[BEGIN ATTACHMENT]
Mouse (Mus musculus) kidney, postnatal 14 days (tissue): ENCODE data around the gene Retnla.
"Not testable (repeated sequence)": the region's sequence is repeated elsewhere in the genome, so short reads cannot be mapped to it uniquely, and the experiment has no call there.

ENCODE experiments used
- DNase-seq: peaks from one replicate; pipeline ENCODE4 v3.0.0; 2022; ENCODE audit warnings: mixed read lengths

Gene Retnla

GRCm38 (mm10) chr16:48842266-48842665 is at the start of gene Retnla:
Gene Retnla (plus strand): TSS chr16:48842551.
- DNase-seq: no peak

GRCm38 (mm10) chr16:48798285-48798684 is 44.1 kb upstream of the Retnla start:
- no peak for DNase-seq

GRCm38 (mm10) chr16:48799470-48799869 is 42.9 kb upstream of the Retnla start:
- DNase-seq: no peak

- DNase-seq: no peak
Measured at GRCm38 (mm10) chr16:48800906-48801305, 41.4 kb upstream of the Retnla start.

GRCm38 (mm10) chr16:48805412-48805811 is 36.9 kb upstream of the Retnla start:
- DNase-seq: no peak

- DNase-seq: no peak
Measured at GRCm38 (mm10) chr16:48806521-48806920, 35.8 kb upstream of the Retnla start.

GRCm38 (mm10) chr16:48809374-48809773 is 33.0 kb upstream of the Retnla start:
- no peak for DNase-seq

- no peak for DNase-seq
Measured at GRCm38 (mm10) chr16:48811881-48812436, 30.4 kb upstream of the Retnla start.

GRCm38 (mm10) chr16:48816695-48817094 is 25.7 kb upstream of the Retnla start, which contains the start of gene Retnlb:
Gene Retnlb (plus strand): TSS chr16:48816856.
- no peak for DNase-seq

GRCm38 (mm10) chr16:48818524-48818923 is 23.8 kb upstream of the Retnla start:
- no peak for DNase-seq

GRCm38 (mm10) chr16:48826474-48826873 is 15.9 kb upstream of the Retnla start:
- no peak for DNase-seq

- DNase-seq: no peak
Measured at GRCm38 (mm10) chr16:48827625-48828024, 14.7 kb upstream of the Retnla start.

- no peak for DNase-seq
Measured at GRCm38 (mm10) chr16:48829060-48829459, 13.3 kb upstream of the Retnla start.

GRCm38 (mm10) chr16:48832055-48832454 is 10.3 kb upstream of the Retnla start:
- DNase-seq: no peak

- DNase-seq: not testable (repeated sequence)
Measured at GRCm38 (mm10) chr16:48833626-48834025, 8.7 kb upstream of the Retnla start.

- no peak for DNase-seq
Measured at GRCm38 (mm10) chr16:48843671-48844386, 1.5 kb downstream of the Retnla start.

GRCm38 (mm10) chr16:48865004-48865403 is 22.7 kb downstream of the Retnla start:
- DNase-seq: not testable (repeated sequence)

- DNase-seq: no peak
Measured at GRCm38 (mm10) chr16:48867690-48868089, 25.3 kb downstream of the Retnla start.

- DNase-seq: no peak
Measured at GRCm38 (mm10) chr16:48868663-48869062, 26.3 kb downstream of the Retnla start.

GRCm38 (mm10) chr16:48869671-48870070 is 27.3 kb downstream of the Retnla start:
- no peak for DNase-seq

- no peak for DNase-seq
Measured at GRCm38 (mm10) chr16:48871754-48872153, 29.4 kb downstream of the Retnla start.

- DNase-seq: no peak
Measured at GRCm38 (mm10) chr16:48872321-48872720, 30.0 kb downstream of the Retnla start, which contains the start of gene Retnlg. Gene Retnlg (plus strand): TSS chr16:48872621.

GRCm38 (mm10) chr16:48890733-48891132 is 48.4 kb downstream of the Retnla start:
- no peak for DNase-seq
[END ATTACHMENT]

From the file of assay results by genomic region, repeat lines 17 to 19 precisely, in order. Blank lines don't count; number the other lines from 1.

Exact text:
- DNase-seq: no peak
Measured at GRCm38 (mm10) chr16:48806521-48806920, 35.8 kb upstream of the Retnla start.

GRCm38 (mm10) chr16:48809374-48809773 is 33.0 kb upstream of the Retnla start: